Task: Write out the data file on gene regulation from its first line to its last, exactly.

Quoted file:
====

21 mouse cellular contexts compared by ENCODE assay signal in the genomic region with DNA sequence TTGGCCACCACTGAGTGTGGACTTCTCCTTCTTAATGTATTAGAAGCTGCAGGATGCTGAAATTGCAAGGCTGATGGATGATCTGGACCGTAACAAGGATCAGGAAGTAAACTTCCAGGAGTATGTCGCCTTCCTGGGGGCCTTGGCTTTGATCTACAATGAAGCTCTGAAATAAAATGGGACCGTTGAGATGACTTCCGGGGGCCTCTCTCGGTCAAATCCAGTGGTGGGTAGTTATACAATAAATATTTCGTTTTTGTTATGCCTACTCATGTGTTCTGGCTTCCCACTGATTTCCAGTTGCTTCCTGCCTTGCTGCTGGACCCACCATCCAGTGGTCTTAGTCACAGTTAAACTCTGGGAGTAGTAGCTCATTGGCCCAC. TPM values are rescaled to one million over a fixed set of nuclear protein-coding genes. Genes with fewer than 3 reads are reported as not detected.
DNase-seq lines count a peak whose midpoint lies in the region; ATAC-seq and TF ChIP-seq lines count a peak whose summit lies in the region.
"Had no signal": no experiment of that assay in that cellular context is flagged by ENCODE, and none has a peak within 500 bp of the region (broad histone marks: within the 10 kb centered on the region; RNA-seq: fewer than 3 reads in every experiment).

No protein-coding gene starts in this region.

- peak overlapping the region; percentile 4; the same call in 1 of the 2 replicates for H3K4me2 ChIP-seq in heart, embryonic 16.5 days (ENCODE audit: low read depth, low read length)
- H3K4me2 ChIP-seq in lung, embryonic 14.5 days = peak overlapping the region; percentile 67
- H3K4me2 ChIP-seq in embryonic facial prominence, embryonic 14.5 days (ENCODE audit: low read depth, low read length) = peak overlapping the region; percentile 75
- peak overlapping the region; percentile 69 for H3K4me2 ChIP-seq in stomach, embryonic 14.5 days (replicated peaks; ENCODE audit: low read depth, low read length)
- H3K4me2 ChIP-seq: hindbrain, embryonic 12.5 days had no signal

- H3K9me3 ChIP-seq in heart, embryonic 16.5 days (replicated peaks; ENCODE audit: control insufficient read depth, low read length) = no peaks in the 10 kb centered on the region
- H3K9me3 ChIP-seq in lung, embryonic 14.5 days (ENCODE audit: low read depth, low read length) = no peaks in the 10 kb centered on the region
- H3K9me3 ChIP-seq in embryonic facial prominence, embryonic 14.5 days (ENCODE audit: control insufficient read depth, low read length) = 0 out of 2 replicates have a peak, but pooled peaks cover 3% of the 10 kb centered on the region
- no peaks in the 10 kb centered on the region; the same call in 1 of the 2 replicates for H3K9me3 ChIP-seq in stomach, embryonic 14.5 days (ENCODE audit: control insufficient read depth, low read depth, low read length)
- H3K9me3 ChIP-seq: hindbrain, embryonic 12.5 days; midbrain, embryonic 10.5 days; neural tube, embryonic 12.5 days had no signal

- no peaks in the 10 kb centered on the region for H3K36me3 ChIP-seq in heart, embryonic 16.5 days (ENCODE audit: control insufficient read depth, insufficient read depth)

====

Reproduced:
21 mouse cellular contexts compared by ENCODE assay signal in the genomic region with DNA sequence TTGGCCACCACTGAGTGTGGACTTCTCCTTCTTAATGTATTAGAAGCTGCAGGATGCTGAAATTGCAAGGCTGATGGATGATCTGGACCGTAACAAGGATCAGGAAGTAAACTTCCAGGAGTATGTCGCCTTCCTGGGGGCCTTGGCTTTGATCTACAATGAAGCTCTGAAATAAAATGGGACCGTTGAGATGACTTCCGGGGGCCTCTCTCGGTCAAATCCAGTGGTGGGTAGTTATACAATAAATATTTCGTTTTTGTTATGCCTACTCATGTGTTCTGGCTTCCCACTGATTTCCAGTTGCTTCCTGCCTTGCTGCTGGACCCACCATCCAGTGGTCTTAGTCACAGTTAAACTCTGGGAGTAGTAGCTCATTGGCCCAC. TPM values are rescaled to one million over a fixed set of nuclear protein-coding genes. Genes with fewer than 3 reads are reported as not detected.
DNase-seq lines count a peak whose midpoint lies in the region; ATAC-seq and TF ChIP-seq lines count a peak whose summit lies in the region.
"Had no signal": no experiment of that assay in that cellular context is flagged by ENCODE, and none has a peak within 500 bp of the region (broad histone marks: within the 10 kb centered on the region; RNA-seq: fewer than 3 reads in every experiment).

No protein-coding gene starts in this region.

- peak overlapping the region; percentile 4; the same call in 1 of the 2 replicates for H3K4me2 ChIP-seq in heart, embryonic 16.5 days (ENCODE audit: low read depth, low read length)
- H3K4me2 ChIP-seq in lung, embryonic 14.5 days = peak overlapping the region; percentile 67
- H3K4me2 ChIP-seq in embryonic facial prominence, embryonic 14.5 days (ENCODE audit: low read depth, low read length) = peak overlapping the region; percentile 75
- peak overlapping the region; percentile 69 for H3K4me2 ChIP-seq in stomach, embryonic 14.5 days (replicated peaks; ENCODE audit: low read depth, low read length)
- H3K4me2 ChIP-seq: hindbrain, embryonic 12.5 days had no signal

- H3K9me3 ChIP-seq in heart, embryonic 16.5 days (replicated peaks; ENCODE audit: control insufficient read depth, low read length) = no peaks in the 10 kb centered on the region
- H3K9me3 ChIP-seq in lung, embryonic 14.5 days (ENCODE audit: low read depth, low read length) = no peaks in the 10 kb centered on the region
- H3K9me3 ChIP-seq in embryonic facial prominence, embryonic 14.5 days (ENCODE audit: control insufficient read depth, low read length) = 0 out of 2 replicates have a peak, but pooled peaks cover 3% of the 10 kb centered on the region
- no peaks in the 10 kb centered on the region; the same call in 1 of the 2 replicates for H3K9me3 ChIP-seq in stomach, embryonic 14.5 days (ENCODE audit: control insufficient read depth, low read depth, low read length)
- H3K9me3 ChIP-seq: hindbrain, embryonic 12.5 days; midbrain, embryonic 10.5 days; neural tube, embryonic 12.5 days had no signal

- no peaks in the 10 kb centered on the region for H3K36me3 ChIP-seq in heart, embryonic 16.5 days (ENCODE audit: control insufficient read depth, insufficient read depth)